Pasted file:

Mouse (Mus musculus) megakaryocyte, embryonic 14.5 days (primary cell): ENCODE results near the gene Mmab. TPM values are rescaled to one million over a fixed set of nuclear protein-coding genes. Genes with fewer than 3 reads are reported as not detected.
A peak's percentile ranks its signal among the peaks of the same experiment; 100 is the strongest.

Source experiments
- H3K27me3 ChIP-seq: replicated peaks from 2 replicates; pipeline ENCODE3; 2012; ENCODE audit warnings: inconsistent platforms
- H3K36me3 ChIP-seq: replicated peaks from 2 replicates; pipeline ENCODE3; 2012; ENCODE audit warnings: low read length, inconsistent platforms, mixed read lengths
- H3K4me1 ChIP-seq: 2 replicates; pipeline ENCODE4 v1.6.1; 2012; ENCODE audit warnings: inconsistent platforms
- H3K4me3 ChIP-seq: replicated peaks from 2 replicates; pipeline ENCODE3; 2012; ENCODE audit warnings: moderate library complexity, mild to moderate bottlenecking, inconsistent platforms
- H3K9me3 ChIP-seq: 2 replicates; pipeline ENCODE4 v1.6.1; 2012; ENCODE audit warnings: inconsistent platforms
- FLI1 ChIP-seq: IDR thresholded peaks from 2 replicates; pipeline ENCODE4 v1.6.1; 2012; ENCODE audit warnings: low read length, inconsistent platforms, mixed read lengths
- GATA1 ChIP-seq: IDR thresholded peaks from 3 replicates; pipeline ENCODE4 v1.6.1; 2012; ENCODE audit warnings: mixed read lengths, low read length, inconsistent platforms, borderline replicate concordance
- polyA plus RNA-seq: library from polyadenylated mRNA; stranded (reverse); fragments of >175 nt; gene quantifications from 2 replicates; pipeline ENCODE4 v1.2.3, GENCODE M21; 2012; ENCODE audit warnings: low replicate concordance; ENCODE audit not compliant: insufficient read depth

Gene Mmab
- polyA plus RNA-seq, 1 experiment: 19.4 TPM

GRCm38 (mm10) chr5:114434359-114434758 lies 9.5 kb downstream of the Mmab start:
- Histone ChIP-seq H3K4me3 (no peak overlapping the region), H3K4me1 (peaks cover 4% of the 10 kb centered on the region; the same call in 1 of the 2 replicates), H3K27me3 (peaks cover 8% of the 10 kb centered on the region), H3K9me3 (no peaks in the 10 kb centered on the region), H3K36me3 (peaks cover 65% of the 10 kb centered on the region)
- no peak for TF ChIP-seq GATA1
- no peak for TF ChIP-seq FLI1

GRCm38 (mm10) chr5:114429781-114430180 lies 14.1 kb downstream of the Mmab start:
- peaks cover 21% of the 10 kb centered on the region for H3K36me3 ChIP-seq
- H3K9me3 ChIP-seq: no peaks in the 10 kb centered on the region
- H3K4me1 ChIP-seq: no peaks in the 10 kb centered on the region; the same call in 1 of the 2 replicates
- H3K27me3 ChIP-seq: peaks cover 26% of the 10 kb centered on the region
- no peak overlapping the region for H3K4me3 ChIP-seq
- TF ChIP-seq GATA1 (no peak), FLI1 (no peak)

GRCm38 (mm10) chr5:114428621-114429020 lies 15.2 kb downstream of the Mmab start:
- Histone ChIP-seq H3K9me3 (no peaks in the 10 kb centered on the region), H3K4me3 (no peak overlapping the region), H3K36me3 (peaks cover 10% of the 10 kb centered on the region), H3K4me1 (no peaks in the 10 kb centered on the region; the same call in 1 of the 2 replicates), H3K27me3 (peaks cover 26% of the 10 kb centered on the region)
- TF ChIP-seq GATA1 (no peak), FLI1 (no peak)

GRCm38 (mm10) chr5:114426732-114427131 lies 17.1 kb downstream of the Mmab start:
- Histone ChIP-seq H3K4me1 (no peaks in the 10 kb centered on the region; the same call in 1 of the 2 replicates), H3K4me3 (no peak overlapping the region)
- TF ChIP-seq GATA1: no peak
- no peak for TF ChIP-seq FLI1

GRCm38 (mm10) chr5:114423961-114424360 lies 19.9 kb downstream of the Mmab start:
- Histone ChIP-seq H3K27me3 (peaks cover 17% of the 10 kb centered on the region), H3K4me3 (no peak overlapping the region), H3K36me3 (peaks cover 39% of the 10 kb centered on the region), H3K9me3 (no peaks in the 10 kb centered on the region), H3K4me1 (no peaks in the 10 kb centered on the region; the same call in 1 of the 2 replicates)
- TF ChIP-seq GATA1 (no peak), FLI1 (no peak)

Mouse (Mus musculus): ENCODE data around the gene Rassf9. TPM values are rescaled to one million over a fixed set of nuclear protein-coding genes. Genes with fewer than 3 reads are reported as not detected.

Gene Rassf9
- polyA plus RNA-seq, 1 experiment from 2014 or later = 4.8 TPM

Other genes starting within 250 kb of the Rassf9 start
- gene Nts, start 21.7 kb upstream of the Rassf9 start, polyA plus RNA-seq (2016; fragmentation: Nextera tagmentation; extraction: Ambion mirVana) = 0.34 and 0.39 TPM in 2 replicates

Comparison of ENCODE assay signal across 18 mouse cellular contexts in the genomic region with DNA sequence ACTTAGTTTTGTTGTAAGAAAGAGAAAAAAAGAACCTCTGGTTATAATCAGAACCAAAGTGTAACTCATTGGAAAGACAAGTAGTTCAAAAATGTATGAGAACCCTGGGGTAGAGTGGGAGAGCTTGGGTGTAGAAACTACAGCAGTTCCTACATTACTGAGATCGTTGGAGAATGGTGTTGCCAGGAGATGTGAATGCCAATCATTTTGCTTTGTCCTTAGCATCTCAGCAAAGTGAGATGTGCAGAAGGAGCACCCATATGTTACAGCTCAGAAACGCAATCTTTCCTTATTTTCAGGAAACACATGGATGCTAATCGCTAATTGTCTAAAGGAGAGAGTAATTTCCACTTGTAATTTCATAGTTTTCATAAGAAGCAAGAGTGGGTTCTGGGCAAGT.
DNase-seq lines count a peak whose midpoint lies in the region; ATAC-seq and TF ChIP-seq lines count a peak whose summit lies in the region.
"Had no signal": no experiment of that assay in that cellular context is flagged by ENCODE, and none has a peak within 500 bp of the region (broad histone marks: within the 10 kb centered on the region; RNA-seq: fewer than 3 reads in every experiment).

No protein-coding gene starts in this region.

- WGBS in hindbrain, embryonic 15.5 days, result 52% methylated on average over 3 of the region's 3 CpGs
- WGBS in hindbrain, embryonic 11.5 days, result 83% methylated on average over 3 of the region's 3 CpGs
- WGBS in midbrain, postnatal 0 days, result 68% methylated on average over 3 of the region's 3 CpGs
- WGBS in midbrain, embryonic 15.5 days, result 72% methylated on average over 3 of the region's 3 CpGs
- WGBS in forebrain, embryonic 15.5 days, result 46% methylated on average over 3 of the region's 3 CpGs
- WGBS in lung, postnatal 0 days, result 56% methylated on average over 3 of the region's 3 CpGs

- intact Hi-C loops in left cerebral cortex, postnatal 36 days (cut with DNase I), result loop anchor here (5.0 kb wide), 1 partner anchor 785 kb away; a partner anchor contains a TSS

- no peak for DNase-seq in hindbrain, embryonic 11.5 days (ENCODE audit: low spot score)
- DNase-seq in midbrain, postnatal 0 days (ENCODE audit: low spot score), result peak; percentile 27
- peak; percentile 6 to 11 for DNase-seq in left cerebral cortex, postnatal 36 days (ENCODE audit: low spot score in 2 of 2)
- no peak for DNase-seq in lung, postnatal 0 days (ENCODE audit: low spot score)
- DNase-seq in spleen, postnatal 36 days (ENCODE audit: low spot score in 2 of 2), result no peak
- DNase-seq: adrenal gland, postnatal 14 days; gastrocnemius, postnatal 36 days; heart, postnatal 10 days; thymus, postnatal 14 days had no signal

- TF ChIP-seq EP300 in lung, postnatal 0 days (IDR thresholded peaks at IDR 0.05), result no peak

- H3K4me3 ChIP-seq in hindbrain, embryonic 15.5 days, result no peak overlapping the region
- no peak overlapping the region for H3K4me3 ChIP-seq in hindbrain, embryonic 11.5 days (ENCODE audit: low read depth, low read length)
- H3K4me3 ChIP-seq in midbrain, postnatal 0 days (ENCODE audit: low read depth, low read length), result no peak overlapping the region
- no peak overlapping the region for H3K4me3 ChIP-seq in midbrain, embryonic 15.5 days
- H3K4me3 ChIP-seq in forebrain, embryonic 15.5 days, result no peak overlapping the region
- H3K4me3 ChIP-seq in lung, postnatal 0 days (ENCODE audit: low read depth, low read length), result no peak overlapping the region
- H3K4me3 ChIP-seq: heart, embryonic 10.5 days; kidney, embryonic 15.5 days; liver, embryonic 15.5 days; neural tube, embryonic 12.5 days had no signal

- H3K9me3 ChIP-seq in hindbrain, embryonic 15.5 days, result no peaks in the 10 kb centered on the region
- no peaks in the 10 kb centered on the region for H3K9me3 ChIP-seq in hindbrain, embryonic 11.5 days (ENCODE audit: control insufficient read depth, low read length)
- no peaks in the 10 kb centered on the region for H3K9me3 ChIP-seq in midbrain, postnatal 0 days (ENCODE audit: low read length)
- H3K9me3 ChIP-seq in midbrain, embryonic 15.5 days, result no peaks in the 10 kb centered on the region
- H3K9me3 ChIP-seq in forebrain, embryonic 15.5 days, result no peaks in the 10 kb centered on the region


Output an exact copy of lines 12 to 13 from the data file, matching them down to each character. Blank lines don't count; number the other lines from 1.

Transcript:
Gene Mmab
- polyA plus RNA-seq, 1 experiment: 19.4 TPM